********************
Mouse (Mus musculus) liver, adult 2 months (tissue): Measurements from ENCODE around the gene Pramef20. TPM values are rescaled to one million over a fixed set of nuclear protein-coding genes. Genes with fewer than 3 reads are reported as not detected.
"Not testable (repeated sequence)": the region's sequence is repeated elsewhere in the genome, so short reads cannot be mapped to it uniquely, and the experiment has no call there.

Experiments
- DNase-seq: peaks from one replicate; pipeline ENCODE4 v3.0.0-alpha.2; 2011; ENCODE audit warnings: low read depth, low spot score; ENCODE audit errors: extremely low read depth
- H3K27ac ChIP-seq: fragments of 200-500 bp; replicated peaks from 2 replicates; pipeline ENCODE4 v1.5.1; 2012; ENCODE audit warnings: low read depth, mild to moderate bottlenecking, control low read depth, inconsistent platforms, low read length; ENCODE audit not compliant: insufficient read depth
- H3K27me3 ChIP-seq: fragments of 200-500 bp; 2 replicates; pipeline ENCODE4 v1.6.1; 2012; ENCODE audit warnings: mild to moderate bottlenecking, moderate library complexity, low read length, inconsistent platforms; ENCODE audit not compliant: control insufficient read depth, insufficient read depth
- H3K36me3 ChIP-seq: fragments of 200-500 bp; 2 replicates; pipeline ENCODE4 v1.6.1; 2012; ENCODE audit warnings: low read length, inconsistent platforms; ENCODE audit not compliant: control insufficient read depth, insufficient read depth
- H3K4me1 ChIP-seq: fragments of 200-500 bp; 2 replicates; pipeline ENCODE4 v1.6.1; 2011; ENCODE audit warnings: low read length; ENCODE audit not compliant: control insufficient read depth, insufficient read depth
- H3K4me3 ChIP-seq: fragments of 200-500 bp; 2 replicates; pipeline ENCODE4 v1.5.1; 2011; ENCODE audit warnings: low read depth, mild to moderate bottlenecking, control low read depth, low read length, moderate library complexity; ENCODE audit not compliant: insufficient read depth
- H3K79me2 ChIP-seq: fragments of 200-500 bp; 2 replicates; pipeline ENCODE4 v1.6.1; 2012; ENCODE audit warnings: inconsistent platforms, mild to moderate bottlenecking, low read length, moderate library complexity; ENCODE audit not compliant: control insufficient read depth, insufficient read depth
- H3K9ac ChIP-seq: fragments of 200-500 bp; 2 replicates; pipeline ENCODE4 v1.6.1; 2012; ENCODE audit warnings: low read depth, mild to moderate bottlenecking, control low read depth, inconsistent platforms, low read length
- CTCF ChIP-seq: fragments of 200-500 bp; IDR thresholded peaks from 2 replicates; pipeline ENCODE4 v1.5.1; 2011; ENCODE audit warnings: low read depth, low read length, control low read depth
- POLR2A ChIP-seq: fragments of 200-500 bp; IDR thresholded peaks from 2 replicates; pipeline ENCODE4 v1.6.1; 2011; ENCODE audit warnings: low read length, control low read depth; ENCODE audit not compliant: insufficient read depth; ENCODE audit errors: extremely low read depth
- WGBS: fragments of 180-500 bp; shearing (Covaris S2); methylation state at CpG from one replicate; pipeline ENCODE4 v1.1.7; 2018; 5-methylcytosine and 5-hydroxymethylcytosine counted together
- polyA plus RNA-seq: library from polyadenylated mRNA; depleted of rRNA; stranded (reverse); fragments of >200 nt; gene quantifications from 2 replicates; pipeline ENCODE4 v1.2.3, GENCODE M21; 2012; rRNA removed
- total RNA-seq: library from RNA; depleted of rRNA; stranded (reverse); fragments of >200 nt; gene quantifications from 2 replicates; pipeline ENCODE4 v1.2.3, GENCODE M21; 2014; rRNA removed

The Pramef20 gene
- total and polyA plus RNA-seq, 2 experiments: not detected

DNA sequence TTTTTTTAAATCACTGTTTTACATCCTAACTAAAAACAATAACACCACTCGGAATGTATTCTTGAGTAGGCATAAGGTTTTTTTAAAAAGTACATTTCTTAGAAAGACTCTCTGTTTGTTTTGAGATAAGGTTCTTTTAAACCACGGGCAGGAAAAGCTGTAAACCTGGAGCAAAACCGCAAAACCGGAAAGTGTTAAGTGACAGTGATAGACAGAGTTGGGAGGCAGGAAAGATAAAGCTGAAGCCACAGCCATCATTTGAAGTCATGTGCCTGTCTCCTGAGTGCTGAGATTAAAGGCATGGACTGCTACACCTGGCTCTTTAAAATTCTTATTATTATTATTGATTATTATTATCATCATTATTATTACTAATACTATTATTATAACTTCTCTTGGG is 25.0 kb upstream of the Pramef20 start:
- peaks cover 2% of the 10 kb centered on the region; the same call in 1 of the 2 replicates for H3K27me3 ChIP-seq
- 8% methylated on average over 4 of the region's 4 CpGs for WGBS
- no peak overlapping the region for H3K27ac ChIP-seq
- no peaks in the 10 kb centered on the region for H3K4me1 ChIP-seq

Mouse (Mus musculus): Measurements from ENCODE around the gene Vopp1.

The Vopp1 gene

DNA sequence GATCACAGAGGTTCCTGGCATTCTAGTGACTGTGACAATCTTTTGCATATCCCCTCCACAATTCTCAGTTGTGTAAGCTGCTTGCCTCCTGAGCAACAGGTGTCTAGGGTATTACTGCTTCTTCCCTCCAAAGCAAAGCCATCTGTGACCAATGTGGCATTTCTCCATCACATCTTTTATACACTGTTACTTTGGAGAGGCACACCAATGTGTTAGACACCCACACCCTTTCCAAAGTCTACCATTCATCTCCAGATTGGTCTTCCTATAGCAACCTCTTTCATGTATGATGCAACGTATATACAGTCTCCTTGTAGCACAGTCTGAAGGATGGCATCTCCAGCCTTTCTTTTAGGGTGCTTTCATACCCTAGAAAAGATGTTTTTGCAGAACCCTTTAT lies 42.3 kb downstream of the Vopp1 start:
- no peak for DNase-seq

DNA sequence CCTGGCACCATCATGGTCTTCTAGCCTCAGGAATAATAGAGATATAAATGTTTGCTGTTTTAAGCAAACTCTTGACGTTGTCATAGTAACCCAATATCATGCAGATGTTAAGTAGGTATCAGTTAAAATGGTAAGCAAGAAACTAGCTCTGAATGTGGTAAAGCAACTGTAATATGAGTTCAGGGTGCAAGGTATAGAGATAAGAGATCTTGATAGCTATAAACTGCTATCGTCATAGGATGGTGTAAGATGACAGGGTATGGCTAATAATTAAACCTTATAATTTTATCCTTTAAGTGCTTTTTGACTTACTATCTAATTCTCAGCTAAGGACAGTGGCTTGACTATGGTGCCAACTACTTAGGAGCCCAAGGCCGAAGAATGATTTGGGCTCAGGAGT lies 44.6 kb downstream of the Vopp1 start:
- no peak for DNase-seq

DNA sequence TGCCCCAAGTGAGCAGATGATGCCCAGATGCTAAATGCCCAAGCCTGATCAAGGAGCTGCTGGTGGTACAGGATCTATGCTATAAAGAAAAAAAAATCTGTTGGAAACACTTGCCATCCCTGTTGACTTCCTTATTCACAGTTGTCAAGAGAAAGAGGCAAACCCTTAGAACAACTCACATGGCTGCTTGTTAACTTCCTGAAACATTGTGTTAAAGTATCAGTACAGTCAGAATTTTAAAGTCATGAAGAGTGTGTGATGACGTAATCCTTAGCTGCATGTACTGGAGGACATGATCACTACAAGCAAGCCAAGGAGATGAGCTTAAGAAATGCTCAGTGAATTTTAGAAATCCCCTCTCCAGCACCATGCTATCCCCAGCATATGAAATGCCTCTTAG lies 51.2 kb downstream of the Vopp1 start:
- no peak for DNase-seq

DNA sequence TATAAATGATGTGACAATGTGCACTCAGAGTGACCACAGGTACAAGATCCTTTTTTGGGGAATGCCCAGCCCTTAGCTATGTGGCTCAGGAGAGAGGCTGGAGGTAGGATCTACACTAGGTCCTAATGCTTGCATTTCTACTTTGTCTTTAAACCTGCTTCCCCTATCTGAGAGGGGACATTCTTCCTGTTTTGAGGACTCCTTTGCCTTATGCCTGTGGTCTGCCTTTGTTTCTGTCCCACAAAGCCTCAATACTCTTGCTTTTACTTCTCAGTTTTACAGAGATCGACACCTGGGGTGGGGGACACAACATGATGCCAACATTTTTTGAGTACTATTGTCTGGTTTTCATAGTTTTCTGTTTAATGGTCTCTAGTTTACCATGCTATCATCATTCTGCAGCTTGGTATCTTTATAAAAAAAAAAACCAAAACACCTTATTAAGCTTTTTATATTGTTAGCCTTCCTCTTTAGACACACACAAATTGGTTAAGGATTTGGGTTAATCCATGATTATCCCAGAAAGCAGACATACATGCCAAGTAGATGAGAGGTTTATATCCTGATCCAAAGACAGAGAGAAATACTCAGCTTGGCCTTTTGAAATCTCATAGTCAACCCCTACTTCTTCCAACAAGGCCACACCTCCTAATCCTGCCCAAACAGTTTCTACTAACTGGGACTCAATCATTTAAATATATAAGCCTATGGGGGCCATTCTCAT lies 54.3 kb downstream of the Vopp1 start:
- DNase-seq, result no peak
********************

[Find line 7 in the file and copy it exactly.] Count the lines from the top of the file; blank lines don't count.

- H3K36me3 ChIP-seq: fragments of 200-500 bp; 2 replicates; pipeline ENCODE4 v1.6.1; 2012; ENCODE audit warnings: low read length, inconsistent platforms; ENCODE audit not compliant: control insufficient read depth, insufficient read depth